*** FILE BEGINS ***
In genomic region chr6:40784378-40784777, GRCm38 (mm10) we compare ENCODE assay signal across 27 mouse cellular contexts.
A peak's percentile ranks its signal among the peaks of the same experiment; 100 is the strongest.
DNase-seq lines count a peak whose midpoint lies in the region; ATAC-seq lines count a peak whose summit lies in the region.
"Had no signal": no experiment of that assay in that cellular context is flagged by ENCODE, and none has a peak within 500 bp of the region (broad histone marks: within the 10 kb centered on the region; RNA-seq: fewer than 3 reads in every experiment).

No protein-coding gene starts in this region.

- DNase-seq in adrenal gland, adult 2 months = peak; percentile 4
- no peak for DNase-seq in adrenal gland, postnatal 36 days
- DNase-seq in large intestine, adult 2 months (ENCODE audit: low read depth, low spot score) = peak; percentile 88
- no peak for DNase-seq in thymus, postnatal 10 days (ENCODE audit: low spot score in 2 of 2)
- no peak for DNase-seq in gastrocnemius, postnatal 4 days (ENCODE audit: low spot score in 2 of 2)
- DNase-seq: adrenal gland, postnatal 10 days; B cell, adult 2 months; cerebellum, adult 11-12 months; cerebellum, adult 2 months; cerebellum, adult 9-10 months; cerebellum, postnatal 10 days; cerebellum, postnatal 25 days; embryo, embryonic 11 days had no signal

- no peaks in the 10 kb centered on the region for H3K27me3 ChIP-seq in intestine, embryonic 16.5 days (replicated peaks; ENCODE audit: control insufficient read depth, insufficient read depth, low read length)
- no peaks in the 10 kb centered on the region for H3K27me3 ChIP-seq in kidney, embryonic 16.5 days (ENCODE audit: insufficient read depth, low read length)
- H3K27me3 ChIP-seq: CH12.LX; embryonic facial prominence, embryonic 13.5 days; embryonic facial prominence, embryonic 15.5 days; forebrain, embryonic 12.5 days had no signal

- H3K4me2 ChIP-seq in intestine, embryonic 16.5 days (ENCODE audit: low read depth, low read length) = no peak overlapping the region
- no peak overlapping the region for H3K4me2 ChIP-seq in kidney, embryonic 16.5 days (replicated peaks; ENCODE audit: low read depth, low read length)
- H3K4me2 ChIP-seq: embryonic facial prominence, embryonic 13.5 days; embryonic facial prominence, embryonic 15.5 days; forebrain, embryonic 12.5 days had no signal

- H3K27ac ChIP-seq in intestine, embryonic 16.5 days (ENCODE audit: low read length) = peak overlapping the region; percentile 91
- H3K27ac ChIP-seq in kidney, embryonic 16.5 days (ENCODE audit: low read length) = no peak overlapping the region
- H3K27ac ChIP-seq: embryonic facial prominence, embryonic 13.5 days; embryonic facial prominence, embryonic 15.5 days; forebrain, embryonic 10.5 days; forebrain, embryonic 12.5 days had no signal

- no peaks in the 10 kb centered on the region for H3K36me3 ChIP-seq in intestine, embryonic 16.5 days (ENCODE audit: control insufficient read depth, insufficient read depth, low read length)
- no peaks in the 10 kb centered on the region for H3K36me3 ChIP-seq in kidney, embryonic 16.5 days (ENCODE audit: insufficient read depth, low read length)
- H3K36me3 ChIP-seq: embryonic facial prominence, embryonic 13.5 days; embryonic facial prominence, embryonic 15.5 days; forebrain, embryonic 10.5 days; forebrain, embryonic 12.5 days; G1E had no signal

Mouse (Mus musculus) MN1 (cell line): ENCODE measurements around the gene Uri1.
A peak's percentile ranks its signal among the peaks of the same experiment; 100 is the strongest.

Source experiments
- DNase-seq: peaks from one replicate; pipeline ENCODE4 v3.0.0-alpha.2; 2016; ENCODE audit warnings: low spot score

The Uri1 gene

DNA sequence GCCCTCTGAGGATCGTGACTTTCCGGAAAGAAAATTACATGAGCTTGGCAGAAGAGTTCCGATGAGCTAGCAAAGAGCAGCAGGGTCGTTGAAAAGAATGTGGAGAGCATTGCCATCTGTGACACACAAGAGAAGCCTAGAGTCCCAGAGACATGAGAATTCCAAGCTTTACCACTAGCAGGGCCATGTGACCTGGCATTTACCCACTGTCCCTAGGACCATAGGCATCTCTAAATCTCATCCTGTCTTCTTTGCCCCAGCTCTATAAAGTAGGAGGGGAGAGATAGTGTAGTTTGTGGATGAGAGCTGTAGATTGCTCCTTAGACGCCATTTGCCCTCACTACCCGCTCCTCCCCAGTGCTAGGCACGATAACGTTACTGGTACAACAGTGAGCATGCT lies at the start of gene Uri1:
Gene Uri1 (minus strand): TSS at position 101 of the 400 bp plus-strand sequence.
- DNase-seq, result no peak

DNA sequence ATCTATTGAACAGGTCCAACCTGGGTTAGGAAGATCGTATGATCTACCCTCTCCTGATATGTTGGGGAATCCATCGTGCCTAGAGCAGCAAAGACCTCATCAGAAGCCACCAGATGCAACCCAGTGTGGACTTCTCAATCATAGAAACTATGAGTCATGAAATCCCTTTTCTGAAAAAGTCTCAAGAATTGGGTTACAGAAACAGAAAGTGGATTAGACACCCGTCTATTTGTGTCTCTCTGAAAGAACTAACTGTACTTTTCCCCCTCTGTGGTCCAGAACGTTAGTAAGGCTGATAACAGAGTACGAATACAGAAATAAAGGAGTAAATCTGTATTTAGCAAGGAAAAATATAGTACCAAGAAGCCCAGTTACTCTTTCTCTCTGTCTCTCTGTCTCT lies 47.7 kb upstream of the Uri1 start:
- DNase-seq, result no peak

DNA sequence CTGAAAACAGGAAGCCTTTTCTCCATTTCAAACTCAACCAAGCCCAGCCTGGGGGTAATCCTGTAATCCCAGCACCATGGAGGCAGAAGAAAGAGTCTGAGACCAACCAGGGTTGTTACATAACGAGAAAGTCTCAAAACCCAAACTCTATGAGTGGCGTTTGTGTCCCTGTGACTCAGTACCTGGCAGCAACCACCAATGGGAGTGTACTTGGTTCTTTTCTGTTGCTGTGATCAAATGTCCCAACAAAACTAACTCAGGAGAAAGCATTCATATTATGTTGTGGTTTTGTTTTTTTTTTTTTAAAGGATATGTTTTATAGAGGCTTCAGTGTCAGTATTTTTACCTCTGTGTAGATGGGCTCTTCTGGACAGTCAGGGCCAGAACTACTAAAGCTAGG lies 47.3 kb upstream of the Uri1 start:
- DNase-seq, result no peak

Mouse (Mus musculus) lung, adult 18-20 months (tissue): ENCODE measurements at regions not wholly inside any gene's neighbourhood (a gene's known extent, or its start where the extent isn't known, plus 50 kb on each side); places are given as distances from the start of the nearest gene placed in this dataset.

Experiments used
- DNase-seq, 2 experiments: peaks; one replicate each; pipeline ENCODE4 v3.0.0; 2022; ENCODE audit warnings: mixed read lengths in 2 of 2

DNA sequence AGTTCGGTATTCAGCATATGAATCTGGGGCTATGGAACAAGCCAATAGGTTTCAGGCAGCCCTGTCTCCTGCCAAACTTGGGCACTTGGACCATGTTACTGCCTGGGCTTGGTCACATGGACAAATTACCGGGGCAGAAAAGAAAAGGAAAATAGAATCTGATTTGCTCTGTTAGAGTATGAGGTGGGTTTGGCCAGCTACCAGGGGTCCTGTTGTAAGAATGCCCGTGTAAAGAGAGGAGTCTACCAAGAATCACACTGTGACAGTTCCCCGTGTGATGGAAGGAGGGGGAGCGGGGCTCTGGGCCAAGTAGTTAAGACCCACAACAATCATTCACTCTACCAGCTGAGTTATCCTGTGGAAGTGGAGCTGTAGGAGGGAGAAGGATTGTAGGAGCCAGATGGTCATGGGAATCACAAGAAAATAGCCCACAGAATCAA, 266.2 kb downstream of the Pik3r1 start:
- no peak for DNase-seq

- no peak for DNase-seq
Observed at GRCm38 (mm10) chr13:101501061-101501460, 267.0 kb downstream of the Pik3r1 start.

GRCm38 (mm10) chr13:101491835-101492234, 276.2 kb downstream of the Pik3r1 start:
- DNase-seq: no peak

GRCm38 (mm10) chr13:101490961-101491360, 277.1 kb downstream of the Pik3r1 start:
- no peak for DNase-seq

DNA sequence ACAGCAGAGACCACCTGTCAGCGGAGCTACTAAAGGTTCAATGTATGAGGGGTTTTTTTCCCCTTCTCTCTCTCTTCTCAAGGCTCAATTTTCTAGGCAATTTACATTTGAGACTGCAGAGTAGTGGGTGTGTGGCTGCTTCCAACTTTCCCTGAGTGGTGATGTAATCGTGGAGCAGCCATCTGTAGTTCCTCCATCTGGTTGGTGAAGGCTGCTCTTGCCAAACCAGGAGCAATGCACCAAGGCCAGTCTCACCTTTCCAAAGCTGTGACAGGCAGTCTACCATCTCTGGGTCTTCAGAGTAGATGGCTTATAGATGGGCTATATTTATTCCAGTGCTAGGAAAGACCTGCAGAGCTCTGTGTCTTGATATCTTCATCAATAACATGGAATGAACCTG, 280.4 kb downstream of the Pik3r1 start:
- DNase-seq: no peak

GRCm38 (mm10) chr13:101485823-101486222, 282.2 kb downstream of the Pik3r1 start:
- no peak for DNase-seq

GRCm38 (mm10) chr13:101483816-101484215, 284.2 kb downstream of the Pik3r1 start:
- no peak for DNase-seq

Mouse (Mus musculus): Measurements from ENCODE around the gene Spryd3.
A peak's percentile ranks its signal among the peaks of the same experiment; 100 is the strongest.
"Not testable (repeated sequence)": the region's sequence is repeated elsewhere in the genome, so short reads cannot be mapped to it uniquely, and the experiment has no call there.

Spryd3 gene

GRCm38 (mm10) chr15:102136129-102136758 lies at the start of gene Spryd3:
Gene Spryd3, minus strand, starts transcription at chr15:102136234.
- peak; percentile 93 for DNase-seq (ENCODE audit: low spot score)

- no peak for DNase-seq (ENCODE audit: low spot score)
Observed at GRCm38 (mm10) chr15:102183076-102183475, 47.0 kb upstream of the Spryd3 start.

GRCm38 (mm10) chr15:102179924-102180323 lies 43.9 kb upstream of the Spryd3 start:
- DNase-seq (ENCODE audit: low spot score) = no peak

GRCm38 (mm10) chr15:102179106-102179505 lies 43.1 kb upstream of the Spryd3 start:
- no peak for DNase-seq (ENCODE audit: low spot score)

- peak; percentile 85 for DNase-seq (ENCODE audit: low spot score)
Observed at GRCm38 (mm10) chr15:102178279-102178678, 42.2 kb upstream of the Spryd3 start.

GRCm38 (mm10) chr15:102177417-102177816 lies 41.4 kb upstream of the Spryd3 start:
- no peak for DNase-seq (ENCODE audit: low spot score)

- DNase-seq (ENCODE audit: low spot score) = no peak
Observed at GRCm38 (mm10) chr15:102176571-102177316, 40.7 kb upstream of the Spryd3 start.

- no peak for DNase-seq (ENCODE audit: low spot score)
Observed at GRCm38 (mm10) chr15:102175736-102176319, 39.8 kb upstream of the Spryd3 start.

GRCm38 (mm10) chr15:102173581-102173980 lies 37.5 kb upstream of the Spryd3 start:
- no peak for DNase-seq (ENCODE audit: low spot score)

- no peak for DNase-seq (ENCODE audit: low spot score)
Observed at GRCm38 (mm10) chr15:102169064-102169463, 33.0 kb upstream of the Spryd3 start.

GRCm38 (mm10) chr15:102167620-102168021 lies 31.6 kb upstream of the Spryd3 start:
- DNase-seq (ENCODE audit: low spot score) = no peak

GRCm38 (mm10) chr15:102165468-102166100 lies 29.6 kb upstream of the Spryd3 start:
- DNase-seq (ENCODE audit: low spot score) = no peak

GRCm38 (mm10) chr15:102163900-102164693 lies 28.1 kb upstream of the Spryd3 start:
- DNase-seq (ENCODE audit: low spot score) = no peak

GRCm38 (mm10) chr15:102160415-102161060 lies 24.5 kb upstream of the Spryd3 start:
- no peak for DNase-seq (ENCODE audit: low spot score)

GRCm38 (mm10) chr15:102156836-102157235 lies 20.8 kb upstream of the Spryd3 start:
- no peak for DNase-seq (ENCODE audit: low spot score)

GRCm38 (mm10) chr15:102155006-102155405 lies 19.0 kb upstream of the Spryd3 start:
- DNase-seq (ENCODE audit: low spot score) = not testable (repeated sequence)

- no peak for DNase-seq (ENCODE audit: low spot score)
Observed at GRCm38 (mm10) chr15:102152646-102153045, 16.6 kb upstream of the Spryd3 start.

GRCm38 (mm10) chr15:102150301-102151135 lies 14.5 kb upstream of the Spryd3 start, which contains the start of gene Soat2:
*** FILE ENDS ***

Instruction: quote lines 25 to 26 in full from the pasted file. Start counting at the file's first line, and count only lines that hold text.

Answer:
A peak's percentile ranks its signal among the peaks of the same experiment; 100 is the strongest.

Source experiments